A court has heard how a Lynn man died after taking a synthetic form of heroin which was 1,000 times more potent than the usual substance.
Police issued a warning about a dangerous batch of the drug circulating in the area following the death of Scott Chapman, 40, at his home last summer.
An inquest, held at the town’s magistrates court yesterday, was told a post-mortem examination concluded Mr Chapman had died from combined drug intoxication.
He had been found unresponsive in his flat in Minster Court, Hillington Square, late on the evening of June 17 last year by his partner.
He was subsequently taken to the Queen Elizabeth Hospital, where he died a short time later.
The inquest was told that Mr Chapman, who had a long history of drug use, had taken heroin with his partner during the evening, having bought it from a dealer in North Lynn earlier that day.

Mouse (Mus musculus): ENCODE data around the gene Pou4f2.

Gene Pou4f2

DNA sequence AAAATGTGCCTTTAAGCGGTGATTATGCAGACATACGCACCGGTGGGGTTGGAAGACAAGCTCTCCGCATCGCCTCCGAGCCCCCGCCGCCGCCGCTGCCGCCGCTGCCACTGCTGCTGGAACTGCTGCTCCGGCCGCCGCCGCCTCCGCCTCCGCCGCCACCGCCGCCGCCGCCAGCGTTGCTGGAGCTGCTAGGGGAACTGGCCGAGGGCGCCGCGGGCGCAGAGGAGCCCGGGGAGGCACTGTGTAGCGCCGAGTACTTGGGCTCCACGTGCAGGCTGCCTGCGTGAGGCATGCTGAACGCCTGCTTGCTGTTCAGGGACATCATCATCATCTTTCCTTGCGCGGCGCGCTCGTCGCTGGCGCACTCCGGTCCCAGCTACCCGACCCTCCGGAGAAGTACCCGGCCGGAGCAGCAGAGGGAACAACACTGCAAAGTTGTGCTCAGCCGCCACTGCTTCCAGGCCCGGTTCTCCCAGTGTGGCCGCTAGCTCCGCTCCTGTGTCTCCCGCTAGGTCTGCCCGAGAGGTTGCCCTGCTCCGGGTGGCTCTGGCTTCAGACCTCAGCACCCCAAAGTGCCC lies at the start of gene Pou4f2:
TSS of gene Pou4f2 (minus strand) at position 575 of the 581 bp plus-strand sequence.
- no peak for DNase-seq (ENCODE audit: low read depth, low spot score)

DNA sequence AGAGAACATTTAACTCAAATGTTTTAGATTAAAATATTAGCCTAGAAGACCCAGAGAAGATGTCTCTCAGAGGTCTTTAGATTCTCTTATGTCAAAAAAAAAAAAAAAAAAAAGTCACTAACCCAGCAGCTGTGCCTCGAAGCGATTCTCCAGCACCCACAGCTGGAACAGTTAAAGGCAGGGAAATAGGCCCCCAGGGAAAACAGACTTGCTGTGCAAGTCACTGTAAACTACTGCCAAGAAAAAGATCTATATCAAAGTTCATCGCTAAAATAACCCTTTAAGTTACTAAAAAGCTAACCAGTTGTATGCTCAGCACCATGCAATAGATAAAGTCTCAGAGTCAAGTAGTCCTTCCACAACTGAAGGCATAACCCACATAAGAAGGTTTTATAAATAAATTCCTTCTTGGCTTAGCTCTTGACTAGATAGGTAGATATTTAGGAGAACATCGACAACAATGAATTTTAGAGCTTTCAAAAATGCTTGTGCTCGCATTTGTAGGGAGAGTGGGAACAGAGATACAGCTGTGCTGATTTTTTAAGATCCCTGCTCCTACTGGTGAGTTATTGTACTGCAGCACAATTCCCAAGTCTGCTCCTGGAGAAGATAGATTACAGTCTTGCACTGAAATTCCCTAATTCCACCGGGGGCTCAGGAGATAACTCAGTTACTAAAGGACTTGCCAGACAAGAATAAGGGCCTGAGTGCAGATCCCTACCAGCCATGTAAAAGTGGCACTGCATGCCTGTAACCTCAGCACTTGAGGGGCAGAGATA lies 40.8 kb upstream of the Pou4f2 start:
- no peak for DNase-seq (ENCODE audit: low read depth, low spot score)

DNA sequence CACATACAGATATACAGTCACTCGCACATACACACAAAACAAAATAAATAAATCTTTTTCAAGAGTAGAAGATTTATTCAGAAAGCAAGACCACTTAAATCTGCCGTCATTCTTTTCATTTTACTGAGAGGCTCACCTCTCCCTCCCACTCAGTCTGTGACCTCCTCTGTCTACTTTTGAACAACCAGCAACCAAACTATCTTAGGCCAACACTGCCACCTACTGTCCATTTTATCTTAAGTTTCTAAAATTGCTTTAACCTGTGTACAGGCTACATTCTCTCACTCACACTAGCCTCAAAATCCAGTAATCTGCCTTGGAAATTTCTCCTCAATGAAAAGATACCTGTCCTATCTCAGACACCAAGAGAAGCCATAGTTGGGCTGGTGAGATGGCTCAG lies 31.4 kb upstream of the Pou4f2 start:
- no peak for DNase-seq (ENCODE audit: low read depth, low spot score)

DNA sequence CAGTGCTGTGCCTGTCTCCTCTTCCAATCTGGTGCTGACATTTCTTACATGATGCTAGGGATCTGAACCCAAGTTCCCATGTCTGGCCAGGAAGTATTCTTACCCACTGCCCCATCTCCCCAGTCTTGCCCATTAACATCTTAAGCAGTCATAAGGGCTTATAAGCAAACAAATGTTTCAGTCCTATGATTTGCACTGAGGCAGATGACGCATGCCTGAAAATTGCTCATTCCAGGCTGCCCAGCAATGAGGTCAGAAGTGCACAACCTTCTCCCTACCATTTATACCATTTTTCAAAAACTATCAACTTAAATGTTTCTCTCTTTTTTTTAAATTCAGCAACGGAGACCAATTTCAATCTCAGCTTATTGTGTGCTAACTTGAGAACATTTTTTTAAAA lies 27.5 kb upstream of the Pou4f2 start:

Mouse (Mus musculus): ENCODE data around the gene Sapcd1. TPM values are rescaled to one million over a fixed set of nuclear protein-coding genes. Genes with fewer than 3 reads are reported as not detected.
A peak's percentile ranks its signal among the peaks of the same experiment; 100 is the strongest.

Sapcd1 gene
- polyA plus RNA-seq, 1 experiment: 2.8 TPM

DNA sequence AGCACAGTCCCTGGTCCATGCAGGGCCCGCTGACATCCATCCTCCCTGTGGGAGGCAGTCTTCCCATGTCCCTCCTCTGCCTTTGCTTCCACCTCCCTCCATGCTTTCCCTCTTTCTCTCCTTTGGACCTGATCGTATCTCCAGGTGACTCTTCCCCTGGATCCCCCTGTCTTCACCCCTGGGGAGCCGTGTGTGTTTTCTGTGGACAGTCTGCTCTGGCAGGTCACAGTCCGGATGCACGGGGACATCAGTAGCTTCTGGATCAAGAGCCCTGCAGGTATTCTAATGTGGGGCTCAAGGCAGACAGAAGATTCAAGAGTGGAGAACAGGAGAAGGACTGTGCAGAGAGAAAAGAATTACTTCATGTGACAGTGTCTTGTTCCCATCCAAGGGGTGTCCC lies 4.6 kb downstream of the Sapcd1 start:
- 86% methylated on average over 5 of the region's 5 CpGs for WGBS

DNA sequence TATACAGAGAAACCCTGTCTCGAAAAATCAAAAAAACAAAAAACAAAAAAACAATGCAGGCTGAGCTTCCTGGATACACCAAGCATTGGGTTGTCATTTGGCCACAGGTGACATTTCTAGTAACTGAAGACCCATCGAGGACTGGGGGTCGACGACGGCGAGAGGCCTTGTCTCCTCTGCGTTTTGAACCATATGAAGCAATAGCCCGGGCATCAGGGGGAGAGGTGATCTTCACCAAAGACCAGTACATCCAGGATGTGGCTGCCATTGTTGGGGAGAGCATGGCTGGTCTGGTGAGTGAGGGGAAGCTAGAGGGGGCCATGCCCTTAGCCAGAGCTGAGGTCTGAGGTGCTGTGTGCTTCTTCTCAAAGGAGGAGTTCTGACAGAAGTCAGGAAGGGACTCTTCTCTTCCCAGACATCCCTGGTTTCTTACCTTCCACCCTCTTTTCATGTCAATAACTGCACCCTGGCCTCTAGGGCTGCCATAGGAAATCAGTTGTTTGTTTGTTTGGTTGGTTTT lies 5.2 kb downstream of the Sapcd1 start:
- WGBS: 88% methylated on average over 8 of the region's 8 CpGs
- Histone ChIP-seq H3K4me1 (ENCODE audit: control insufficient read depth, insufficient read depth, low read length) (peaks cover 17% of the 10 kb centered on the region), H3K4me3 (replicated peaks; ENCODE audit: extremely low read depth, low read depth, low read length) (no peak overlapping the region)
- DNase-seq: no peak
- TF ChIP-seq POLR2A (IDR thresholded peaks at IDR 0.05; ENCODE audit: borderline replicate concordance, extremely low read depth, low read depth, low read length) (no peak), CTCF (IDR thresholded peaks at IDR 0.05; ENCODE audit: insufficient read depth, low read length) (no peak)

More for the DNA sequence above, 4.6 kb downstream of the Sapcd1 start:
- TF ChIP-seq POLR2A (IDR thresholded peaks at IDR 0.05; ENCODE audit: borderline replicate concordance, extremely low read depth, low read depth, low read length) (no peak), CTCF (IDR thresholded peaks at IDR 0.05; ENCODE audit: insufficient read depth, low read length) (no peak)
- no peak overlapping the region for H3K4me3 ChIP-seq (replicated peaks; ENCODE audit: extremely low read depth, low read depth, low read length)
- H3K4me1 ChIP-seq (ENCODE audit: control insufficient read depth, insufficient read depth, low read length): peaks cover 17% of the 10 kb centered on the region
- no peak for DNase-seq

He then went into a bedroom to take a further dose shortly before he became ill.
A statement from Det Con Carl Ritchie, of Norfolk Police, which was read to the court, said Mr Chapman’s partner had noticed the drug unusually dried white when she smoked it with him earlier in the evening.
He said: “She questioned whether it had been cut with something.”
Two bags of brown powder, which were found in the property, contained caffeine, paracetamol, heroin and fluorofentanyl, a synthetic version of the class A drug.
The court heard fluorofentanyl is around 1,000 times more powerful than normal heroin.
Although it has been linked to a number of deaths in Europe and the United States, little is currently known about it in Britain, though doctors say it does increase the risk of death even in a “tolerant” heroin user.
Norfolk coroner Jacqueline Lake recorded a conclusion that Mr Chapman’s death had been drug-related.
She offered her sympathies to members of his family who attended the hearing.